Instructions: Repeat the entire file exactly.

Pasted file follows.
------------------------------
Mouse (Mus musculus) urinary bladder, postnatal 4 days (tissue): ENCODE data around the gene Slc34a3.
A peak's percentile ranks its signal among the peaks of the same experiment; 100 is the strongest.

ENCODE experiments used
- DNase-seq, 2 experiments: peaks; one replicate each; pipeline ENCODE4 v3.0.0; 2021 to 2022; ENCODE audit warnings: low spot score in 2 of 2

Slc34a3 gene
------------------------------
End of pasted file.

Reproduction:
Mouse (Mus musculus) urinary bladder, postnatal 4 days (tissue): ENCODE data around the gene Slc34a3.
A peak's percentile ranks its signal among the peaks of the same experiment; 100 is the strongest.

ENCODE experiments used
- DNase-seq, 2 experiments: peaks; one replicate each; pipeline ENCODE4 v3.0.0; 2021 to 2022; ENCODE audit warnings: low spot score in 2 of 2

Slc34a3 gene